Misco Cookie Policy
We have published a new cookie policy. It explains what cookies are and how we use them on our website. To find out more about cookies, click here. By closing this message, you consent to our use of cookies on this website in accordance with our cookie policy. You can disable cookies, however please note that disabling deleting or disallowing cookies will affect your web experience.

Survey finds UK CIOs are over-confident about cyber security

Survey finds UK CIOs are over-confident about cyber security
23rd February 2016

by Shannon Greenhalgh

According to a survey commissioned by security firm Carbon Black, over a quarter of UK CIOs admit not being concerned about security breaches or the time dedicated to discovering them, Computer Weekly reports.

However, more than eight in 10 (85%) said they are not proactively looking for threats and only deal with them when breaches are discovered.

Despite this, 82% of respondents said they were under increasing pressure from the company to more speedily prevent, detect and respond to security incidents, especially those in the financial sector.

The survey also highlighted a worrying gap between CIOs' expectations of threat discovery and response, and reality.

Ponemon Institute research found it took an average of 256 days to detect a breach and a further 100-120 days to correct the threat once an attack had occurred. They estimated the average cost to be $3.8m (£2.7m).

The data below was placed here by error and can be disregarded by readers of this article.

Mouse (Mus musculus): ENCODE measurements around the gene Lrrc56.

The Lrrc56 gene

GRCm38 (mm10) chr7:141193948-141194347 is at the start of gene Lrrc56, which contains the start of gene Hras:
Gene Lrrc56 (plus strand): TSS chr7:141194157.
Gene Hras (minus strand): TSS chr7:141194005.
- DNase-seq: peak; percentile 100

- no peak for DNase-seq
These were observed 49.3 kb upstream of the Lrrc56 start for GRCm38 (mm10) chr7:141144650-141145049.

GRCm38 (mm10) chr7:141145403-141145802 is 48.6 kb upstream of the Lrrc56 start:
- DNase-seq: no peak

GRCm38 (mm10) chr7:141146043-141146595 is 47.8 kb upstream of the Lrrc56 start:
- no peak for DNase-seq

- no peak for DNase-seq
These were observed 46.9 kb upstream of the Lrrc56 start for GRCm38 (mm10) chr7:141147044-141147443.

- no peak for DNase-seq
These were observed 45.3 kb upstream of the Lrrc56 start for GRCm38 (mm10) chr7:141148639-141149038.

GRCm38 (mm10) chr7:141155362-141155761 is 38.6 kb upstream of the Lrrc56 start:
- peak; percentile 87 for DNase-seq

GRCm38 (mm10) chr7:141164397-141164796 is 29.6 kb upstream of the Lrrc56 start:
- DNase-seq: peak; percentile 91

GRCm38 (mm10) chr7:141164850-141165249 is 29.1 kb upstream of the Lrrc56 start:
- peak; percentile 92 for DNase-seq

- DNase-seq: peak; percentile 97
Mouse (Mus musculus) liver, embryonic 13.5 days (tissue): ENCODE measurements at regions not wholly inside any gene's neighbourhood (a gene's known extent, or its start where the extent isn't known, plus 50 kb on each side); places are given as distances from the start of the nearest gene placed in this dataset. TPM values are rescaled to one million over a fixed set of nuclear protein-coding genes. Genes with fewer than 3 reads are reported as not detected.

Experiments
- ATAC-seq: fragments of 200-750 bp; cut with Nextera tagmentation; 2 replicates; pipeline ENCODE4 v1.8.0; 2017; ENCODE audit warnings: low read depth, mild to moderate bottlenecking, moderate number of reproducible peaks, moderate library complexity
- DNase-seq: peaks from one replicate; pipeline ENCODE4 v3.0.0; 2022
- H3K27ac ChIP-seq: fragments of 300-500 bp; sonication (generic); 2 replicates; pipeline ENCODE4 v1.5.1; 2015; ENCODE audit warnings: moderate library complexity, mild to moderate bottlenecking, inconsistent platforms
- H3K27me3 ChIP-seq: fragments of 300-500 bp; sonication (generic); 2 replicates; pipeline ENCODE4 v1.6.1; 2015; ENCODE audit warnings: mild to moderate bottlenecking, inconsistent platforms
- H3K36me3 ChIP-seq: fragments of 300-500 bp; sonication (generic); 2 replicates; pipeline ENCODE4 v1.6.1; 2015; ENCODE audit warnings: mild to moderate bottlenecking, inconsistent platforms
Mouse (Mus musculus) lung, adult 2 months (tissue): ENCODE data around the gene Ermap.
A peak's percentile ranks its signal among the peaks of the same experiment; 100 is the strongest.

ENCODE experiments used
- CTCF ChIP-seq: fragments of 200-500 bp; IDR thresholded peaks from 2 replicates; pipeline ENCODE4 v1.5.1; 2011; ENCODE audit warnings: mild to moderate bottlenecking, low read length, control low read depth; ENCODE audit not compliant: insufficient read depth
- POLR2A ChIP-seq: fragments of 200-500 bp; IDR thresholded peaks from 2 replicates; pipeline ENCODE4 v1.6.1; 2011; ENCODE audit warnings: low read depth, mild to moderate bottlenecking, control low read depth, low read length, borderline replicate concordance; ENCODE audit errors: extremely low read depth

However, those surveyed by Carbon Black thought a breach could be uncovered in an average of 60 days. Over a quarter (26%) thought that they would be able to uncover a breach in less than 14 days, while 15% said less than 30 days, 18% said less than 90, and 14% said it would take up to 180 days.

Chief strategist for Carbon Black, Ben Johnson, said: "These results are shocking and unbelievable because none of those polled believe they can be breached without them knowing about it."

The survey also found many of the tools implemented by companies were not equipped to deal with the new range of attacks.

Firewalls and antivirus (AV) were found to be the most common tools in place, with 94% and 90%, respectively. This was followed by encryption (64%), intrusion detection systems (62%) and advanced end point protection (44%).


Join our mailing list

Featured IT News

IT News Archive

Tweeting Now